Continuous positive airway pressure (CPAP) is the most common treatment for sleep apnea, a sleep disorder plaguing over 18 million Americans. It is also frequently misused, with only 50% of patients properly securing CPAP masks and utilizing CPAP machines. While mastering these tools may be a time- and money-saving venture, it’s hardly the only option out there. In fact, a new therapy, called upper airway stimulation (UAS) therapy, may supplement (or, in some cases, entirely eliminate the need for) CPAP machines.
“Implanted during an outpatient procedure, the device acts as a nerve stimulator, moving the tongue each time the patient takes a breath, shifting the palate forward and opening the upper airway,” WTOP.com writes. “Patients have experienced an overall reduction of sleep apnea severity up to 68%.”
According to WTOP.com, UAS treatment is best for adults who suffer from mild to severe sleep apnea. It is an effective option for men and women who cannot wear a mask for the entire duration of their sleep, or for patients who, for whatever reason, do not experience adequate relief from CPAP treatments. The FDA recently approved the UAS implant, and it can treat those who suffer up to 100 apneas, or sleep interruptions, per hour.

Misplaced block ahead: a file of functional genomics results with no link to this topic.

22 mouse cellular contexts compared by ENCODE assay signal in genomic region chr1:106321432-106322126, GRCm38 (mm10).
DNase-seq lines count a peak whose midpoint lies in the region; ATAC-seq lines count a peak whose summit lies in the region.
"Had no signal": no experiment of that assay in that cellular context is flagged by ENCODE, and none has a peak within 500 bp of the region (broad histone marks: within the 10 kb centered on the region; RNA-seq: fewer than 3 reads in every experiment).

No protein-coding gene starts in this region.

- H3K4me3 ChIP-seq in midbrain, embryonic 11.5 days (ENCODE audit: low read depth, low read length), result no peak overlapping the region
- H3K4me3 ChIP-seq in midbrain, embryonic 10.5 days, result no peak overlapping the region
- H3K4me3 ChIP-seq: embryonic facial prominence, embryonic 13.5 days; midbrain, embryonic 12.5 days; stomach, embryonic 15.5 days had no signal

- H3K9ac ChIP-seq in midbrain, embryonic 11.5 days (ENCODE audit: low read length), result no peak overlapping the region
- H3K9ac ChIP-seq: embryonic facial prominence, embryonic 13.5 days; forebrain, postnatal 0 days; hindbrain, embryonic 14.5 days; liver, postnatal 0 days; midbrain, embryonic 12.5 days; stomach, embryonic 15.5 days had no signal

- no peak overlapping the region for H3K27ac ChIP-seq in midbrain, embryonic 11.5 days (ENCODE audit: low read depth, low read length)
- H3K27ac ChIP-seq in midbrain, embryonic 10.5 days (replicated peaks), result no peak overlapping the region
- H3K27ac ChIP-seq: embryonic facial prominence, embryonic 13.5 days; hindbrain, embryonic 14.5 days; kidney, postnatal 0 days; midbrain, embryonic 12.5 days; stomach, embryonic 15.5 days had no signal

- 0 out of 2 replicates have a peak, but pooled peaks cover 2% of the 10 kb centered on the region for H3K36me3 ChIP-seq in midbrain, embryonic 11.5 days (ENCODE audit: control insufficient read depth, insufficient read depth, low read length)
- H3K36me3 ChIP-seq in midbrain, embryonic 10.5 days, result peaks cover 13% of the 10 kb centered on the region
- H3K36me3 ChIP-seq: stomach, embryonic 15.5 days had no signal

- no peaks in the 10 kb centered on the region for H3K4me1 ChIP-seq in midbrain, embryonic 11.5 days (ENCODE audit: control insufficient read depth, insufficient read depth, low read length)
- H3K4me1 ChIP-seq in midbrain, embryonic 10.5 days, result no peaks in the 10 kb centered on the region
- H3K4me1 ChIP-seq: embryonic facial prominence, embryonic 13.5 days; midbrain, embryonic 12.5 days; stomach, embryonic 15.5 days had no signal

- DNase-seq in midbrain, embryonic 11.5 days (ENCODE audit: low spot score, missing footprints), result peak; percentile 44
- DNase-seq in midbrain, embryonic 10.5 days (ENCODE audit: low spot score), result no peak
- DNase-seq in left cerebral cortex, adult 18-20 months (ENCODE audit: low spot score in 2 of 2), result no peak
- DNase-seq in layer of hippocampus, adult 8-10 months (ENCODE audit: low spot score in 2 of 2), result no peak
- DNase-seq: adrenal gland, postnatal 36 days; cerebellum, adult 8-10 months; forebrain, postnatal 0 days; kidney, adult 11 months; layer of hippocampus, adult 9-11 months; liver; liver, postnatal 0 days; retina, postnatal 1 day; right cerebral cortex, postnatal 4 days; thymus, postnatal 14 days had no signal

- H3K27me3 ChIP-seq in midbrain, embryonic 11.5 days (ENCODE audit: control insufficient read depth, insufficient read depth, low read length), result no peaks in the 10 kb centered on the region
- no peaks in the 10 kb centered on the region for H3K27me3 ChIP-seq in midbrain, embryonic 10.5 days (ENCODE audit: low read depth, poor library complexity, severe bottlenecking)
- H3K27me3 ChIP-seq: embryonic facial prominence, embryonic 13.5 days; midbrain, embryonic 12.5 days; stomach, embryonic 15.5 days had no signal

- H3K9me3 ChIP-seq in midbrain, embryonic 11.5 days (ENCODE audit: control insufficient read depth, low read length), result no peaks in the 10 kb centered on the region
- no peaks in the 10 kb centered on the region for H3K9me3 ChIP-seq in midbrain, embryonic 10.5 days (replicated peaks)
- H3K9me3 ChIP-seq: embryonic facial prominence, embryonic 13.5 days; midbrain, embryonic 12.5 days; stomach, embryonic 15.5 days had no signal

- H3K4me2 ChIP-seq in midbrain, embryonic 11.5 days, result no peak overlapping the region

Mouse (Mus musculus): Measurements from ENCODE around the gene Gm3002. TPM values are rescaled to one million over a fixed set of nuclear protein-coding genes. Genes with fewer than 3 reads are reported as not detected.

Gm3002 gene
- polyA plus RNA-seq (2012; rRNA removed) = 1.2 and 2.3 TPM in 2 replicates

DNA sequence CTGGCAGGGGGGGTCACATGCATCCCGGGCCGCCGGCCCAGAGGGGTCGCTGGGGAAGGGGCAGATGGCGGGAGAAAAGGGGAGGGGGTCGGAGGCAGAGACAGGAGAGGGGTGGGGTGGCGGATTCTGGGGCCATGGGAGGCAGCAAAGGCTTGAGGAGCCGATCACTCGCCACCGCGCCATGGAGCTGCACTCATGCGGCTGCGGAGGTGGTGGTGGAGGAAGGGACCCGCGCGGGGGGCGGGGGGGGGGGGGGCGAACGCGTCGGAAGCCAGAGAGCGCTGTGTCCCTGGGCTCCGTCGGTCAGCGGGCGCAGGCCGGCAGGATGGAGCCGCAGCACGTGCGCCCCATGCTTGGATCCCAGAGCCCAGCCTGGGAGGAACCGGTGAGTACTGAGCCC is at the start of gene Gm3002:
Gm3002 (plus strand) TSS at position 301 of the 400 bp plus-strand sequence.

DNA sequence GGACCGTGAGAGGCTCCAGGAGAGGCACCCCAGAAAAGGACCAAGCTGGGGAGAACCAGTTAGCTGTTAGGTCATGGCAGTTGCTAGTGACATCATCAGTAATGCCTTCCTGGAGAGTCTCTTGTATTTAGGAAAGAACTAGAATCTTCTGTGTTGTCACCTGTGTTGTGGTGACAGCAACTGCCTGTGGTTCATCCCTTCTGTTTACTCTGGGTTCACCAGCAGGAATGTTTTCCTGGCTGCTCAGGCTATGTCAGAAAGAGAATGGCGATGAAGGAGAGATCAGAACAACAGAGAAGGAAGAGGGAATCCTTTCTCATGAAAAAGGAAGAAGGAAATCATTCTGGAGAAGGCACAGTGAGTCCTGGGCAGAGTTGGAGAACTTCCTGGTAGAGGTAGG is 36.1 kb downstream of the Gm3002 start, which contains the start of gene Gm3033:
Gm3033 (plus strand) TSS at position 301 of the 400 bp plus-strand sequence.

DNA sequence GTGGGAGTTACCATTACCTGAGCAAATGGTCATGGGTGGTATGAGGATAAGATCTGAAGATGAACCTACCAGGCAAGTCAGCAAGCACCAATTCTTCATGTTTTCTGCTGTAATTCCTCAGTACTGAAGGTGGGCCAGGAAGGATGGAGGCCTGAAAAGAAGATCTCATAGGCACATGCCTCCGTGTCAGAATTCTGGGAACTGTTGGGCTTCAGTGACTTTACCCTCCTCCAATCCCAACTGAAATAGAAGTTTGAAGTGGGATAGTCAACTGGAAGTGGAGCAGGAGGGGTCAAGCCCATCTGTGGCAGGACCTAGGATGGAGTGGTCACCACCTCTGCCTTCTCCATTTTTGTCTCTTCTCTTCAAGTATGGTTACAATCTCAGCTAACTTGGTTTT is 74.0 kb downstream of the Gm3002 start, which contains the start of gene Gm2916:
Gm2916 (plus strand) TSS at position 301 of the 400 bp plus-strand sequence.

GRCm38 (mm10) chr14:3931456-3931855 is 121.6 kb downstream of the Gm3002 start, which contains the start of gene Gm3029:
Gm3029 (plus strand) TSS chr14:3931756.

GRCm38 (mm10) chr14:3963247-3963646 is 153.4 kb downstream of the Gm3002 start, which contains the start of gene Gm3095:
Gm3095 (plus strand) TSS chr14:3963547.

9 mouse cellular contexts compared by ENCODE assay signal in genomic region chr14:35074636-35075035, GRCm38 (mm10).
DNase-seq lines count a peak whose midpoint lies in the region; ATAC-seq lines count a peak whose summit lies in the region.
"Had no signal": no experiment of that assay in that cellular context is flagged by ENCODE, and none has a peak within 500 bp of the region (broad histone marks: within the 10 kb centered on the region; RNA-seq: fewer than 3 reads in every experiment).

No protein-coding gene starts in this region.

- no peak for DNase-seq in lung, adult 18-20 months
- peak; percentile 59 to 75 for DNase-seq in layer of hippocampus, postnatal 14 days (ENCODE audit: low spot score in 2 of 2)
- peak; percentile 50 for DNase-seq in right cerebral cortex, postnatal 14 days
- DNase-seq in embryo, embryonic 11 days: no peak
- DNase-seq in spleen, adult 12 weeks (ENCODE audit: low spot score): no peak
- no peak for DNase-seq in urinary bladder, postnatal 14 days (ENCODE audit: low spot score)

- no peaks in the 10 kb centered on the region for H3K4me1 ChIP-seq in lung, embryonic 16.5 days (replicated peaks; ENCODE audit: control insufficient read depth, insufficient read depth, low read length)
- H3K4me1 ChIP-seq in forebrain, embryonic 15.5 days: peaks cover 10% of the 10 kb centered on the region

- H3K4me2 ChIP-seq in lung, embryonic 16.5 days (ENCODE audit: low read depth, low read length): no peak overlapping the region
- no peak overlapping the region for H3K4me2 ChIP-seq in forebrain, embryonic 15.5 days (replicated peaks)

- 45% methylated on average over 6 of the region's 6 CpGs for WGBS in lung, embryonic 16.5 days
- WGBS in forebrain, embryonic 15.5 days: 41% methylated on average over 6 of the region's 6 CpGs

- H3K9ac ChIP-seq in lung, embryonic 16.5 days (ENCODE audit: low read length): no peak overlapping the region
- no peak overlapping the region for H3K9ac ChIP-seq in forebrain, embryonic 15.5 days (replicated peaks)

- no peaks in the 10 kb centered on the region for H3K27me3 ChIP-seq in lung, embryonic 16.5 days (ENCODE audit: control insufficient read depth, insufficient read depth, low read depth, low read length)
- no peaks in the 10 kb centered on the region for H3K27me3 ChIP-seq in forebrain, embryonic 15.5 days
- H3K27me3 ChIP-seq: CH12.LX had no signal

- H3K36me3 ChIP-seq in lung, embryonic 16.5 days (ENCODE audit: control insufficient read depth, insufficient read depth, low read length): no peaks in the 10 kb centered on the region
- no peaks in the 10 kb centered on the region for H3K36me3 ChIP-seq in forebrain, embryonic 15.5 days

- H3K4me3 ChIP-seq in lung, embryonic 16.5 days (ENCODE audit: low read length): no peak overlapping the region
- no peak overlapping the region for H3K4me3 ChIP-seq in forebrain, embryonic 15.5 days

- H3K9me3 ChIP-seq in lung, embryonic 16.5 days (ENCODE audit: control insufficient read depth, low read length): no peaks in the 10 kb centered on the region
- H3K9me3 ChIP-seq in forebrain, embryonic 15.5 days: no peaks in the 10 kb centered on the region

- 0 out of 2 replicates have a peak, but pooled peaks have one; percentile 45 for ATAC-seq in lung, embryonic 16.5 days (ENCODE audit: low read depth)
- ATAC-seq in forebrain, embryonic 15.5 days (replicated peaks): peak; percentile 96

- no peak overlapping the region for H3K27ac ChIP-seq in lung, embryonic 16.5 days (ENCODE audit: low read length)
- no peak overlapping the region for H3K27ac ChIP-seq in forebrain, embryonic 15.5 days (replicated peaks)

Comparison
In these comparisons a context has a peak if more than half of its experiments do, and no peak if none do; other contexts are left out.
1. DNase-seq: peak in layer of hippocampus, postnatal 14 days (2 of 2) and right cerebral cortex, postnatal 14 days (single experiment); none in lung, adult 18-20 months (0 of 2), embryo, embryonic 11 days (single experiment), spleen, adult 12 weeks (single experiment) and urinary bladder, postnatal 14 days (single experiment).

Managing sleep apnea symptoms is of utmost importance, whether patients choose to do it with CPAP machines or the new UAS implant. At best, sleep deprivation from waking multiple times per night can result in a lack of focus, memory loss, impaired cognitive function, weight gain, weakened immune responses, and illness. At worse, sleep apnea has lasting effects on patients’ health. Untreated sleep apnea can “can cause or worsen some serious disorders, such as high blood pressure, stroke and heart disease,” WTOP.com continues. UAS implants provide lasting, effective relief from symptoms — with notable health benefits and without masks or wearable devices that may shift or slip during the night.